I usually don't like to import too much libraries. But jQuery UI is so useful, you will probably use it somewhere else in your project.

Visit http://api.jqueryui.com/datepicker/ for more examples

36
new Date('Jun 5 2016').
  toLocaleString('en-us', {year: 'numeric', month: '2-digit', day: '2-digit'}).
  replace(/(\d+)\/(\d+)\/(\d+)/, '$3-$1-$2');

// => '2016-06-05'
2
  • 7
    Best soultion . – زياد Jun 9 '18 at 2:12
  • For some reason, needed to add time (even if 00:00) for the conversion to not skip a day back, when I run the formula here, east coast USA. Once I did that, it started working reliably. What I love about this is it can take the input date in multiple formats, so I don't have to worry about that anymore. new Date('Sun Mar 31 2019 00:00:00.000').toLocaleString('en-us', {year: 'numeric', month: '2-digit', day: '2-digit'}).replace(/(\d+)\/(\d+)\/(\d+)/, '$3-$1-$2'); – nenea Apr 1 '19 at 12:23
27

I don't like modifying native objects, and I think multiplication is clearer than the string padding the accepted solution.

function yyyymmdd(dateIn) {
  var yyyy = dateIn.getFullYear();
  var mm = dateIn.getMonth() + 1; // getMonth() is zero-based
  var dd = dateIn.getDate();
  return String(10000 * yyyy + 100 * mm + dd); // Leading zeros for mm and dd
}

var today = new Date();
console.log(yyyymmdd(today));

Fiddle: http://jsfiddle.net/gbdarren/Ew7Y4/

8
  • 4
    This answer was downvoted, and I don't know why. I felt math is faster and clearer than string manipulation. If anyone knows why this is a bad answer, please let me know. – Darren Griffith Feb 20 '15 at 18:52
  • 4
    The 10000 multiplicator is there to shift left the YYYY by 4 places (month and day digits needs 2 digits each) and has nothing to do with the Y10K bug. I like this answer and it deserve respect! – A. Masson Aug 25 '15 at 15:47
  • 1
    Thanks for this answer I created the fiddle here jsfiddle.net/amwebexpert/L6j0omb4 – A. Masson Aug 25 '15 at 16:00
  • 1
    I did not need the multiplication at all and I don't understand why it is there. jsfiddle.net/navyjax2/gbqmv0t5 Otherwise, leave that out, and this is a great answer and helped me a lot. – vapcguy Nov 17 '15 at 21:32
  • 1
    @D-Money Ah, I figured out what you mean - you're doing a concatenation of a different sort by adding the numbers together to avoid them doing a different math operation on each other - an operation to disallow the normal one that would've otherwise messed them up. Good job! Mine works because I'm using separators (which I'd have to do a .replace('-', '') on to make it answer the OP's question), whereas you were true to the OP's original question and it would not require that extra step. Excellent! – vapcguy Nov 17 '15 at 23:54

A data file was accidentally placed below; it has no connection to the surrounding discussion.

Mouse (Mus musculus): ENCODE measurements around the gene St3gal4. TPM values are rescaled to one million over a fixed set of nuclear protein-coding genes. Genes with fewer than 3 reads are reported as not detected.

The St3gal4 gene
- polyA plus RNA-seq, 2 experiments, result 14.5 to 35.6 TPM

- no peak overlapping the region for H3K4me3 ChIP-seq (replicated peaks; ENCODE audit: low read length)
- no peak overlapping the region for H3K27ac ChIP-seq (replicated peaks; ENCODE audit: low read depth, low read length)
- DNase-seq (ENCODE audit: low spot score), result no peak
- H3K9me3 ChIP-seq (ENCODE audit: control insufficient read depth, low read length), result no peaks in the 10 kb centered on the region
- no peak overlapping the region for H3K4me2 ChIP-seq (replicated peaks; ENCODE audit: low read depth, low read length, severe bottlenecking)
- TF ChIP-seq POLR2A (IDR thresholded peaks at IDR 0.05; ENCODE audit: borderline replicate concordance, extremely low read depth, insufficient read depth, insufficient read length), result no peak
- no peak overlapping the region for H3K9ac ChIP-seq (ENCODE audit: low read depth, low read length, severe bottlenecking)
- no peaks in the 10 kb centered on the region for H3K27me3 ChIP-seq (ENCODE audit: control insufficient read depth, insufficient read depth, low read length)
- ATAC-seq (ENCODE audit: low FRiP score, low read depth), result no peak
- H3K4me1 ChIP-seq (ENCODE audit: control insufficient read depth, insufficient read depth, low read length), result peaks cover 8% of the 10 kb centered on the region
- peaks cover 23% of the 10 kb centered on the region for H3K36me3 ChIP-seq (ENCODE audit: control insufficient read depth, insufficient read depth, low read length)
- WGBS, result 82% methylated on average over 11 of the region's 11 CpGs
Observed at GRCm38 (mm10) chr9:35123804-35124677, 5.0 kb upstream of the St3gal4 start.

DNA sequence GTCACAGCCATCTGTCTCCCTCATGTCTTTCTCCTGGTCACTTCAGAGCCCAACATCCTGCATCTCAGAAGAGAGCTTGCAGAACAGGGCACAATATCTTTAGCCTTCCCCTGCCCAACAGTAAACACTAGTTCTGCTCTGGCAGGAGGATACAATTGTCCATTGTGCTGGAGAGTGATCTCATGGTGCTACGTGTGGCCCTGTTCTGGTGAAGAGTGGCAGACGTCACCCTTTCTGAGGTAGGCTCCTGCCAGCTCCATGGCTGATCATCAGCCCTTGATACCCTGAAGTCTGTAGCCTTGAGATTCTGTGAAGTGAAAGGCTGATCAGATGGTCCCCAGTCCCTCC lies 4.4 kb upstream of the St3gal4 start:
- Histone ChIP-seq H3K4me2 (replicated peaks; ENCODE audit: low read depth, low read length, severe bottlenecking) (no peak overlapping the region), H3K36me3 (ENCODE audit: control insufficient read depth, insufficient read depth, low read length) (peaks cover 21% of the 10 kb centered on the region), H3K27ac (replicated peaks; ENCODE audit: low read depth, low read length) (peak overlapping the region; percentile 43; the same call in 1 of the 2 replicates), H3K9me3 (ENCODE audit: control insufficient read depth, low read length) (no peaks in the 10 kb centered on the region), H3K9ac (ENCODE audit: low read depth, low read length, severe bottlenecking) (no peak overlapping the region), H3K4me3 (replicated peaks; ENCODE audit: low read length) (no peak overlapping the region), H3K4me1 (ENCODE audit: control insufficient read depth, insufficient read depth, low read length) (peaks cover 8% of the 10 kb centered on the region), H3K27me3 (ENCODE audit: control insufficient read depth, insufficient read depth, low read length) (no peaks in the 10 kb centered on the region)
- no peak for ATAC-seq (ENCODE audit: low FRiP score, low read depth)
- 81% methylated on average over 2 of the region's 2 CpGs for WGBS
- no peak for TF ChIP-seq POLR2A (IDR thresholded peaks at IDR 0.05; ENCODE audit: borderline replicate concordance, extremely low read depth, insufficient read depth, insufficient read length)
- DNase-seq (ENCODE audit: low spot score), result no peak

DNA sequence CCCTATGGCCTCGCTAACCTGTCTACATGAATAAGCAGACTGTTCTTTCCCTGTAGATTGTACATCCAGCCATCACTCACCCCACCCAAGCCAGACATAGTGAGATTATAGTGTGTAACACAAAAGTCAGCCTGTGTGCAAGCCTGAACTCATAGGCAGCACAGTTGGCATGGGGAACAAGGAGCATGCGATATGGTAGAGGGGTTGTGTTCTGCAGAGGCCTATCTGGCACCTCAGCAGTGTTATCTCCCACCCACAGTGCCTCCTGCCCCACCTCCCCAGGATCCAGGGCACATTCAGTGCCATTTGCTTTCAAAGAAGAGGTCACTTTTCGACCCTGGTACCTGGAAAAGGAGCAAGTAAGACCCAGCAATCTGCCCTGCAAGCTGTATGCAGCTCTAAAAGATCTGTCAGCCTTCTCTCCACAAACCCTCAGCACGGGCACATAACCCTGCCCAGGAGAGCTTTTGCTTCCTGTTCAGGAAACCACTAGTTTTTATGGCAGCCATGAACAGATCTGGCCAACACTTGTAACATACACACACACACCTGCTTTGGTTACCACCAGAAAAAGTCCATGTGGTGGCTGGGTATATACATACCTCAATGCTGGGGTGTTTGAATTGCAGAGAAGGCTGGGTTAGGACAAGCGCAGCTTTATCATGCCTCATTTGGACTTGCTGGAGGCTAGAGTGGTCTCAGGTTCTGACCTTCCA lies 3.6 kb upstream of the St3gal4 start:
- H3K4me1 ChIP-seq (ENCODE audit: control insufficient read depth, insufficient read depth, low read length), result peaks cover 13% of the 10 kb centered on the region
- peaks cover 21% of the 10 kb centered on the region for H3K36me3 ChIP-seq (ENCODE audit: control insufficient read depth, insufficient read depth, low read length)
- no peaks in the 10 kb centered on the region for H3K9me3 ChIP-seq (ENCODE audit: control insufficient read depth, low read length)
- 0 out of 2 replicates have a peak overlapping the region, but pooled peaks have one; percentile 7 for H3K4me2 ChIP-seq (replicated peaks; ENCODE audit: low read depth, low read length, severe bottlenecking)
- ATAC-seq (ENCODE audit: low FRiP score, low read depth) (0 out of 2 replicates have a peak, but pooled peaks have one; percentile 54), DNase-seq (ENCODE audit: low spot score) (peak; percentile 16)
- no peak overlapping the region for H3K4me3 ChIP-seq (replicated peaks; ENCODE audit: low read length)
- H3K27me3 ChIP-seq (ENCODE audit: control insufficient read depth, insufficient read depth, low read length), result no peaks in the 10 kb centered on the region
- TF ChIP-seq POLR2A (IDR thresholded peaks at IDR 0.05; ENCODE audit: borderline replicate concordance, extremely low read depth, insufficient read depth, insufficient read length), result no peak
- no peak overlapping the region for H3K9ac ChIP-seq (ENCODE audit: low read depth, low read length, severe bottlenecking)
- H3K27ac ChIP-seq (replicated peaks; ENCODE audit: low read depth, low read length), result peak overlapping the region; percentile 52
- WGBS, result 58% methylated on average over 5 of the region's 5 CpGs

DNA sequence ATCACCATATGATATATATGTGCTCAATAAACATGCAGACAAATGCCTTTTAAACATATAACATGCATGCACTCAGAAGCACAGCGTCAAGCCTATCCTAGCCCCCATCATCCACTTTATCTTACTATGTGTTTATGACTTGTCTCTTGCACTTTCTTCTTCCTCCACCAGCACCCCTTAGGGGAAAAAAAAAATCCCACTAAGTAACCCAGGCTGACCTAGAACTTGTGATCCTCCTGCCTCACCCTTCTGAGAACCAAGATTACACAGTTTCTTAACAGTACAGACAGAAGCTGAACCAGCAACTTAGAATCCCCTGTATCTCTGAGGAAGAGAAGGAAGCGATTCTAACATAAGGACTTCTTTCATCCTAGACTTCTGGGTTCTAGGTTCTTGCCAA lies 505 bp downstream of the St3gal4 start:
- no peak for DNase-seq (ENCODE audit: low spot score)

25

In addition to o-o's answer I'd like to recommend separating logic operations from the return and put them as ternaries in the variables instead.

Also, use concat() to ensure safe concatenation of variables

Date.prototype.yyyymmdd = function() {
  var yyyy = this.getFullYear();
  var mm = this.getMonth() < 9 ? "0" + (this.getMonth() + 1) : (this.getMonth() + 1); // getMonth() is zero-based
  var dd = this.getDate() < 10 ? "0" + this.getDate() : this.getDate();
  return "".concat(yyyy).concat(mm).concat(dd);
};

Date.prototype.yyyymmddhhmm = function() {
  var yyyymmdd = this.yyyymmdd();
  var hh = this.getHours() < 10 ? "0" + this.getHours() : this.getHours();
  var min = this.getMinutes() < 10 ? "0" + this.getMinutes() : this.getMinutes();
  return "".concat(yyyymmdd).concat(hh).concat(min);
};

Date.prototype.yyyymmddhhmmss = function() {
  var yyyymmddhhmm = this.yyyymmddhhmm();
  var ss = this.getSeconds() < 10 ? "0" + this.getSeconds() : this.getSeconds();
  return "".concat(yyyymmddhhmm).concat(ss);
};

var d = new Date();
document.getElementById("a").innerHTML = d.yyyymmdd();
document.getElementById("b").innerHTML = d.yyyymmddhhmm();
document.getElementById("c").innerHTML = d.yyyymmddhhmmss();
<div>
  yyyymmdd: <span id="a"></span>
</div>
<div>
  yyyymmddhhmm: <span id="b"></span>
</div>
<div>
  yyyymmddhhmmss: <span id="c"></span>
</div>

3
  • If someone likes to use that, I suggest DRY here, reuse the already created functions instead of doing the same all over again. – RiZKiT Jan 23 '17 at 10:48
  • @RiZKiT DRY is a principle and not a pattern but sure, this can be improved a lot. If I where to use this myself I'd probably use another pattern and move the methods away from the prototype. I mainly wrote the example to show there where other ways to solve the problem. Where people take it from there is up to themselves – Eric Herlitz Jan 23 '17 at 11:34
  • Nice! I use ("00" + (this.getDate())).slice(-2) to get the numbers two-digits based. There is no "if" or "?:" statement, and less calls to the .getX() function. If not a little bit faster, it’s at least more readable. – le hollandais volant Dec 26 '18 at 14:48
18

Plain JS (ES5) solution without any possible date jump issues caused by Date.toISOString() printing in UTC:

var now = new Date();